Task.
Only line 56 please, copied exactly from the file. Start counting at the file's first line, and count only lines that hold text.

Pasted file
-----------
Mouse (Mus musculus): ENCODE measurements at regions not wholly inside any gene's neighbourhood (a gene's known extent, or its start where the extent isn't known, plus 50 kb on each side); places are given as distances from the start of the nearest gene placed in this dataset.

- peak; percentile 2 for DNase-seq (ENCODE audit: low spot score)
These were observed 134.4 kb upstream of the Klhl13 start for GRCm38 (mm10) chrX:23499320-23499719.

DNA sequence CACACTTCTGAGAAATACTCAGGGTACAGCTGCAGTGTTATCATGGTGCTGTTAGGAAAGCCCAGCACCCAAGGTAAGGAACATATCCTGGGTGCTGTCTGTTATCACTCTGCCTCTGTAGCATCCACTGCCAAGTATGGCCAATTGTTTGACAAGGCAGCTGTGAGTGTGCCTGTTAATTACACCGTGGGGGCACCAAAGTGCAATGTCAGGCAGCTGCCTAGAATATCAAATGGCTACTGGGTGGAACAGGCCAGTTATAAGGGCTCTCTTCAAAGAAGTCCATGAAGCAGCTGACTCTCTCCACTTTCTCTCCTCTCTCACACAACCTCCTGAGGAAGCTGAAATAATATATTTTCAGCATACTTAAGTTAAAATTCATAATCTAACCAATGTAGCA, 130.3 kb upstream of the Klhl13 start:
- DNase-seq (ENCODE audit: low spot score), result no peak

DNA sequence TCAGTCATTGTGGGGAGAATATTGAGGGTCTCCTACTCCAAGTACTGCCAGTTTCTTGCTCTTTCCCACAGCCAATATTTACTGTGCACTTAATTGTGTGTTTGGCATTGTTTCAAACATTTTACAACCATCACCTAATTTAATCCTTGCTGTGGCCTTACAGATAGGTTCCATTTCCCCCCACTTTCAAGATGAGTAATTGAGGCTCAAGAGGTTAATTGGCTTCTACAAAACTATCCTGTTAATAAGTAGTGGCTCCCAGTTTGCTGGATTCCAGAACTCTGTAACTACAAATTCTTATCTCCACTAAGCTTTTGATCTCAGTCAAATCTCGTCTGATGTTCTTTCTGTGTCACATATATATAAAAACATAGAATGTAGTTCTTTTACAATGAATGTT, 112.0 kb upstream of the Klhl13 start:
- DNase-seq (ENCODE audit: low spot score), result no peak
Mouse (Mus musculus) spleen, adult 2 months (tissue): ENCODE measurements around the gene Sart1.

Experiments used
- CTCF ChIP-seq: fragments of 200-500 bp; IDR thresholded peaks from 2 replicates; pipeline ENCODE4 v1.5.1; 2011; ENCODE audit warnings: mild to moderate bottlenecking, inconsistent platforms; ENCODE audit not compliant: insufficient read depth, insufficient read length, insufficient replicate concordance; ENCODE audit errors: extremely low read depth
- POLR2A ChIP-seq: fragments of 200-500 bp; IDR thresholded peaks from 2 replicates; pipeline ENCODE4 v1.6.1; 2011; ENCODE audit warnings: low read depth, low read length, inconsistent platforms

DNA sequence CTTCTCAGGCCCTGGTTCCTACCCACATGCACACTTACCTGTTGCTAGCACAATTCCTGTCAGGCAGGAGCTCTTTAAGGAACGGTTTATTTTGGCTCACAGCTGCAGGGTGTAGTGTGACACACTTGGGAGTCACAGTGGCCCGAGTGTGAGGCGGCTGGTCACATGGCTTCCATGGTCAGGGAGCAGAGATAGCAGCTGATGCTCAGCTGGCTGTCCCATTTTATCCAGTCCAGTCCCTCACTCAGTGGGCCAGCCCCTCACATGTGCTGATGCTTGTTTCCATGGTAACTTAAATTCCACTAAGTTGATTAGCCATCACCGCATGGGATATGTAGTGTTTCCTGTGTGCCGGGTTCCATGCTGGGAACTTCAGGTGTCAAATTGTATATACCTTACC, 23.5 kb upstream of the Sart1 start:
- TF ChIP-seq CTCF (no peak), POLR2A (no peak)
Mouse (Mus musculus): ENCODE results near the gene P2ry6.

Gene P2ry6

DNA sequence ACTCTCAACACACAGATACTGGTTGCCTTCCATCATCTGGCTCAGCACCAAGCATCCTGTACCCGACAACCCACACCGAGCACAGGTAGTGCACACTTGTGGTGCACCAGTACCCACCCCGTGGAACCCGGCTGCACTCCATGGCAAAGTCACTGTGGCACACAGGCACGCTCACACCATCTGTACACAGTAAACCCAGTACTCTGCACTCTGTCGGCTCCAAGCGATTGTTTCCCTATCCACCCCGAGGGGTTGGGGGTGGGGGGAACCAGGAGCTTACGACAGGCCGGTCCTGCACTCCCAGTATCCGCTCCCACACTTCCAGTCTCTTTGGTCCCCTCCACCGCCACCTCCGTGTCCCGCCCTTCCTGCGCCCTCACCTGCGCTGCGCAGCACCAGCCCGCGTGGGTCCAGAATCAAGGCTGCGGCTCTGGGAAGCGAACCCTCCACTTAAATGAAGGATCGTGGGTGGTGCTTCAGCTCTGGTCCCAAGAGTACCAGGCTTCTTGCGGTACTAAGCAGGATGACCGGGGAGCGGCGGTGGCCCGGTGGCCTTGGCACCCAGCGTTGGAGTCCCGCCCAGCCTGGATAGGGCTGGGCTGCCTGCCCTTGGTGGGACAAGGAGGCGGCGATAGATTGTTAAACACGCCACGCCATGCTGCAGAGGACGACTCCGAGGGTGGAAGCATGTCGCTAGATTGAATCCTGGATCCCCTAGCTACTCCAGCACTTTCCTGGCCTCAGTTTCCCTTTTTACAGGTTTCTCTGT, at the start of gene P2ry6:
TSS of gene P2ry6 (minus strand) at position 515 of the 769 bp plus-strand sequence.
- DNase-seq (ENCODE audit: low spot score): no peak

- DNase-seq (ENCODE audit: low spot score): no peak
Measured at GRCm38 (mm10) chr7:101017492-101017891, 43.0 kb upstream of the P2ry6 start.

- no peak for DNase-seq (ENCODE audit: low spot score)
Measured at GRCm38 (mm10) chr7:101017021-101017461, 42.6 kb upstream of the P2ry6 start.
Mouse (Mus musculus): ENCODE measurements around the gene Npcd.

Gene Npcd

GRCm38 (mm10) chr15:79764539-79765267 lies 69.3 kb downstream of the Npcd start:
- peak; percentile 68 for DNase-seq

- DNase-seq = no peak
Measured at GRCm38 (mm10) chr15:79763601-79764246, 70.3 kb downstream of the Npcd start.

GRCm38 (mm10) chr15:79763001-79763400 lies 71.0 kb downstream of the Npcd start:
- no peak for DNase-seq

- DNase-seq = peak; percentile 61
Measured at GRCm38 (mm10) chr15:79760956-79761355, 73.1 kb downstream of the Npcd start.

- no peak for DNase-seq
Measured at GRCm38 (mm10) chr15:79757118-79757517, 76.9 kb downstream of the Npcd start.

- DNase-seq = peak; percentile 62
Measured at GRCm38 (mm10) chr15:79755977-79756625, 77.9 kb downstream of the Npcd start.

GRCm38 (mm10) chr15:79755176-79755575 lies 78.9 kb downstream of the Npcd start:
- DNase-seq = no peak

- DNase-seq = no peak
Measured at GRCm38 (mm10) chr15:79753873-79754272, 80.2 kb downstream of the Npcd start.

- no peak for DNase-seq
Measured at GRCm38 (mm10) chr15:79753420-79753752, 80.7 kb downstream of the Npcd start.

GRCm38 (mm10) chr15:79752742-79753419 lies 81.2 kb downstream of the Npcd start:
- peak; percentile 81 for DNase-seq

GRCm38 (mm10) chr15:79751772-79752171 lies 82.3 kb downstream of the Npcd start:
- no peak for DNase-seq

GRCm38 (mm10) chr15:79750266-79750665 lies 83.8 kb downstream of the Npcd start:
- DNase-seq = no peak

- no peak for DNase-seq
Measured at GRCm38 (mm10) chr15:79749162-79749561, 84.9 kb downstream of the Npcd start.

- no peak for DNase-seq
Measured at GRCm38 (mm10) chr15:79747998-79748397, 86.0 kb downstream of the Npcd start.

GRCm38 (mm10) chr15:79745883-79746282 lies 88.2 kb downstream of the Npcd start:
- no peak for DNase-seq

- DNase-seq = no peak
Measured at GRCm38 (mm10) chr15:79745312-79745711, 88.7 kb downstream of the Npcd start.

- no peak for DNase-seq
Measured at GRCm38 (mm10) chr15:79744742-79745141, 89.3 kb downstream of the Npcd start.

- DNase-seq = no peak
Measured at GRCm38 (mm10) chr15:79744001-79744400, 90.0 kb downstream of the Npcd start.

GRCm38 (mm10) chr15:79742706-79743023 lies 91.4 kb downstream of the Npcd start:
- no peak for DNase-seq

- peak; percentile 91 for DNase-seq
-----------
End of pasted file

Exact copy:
Measured at GRCm38 (mm10) chr15:79745312-79745711, 88.7 kb downstream of the Npcd start.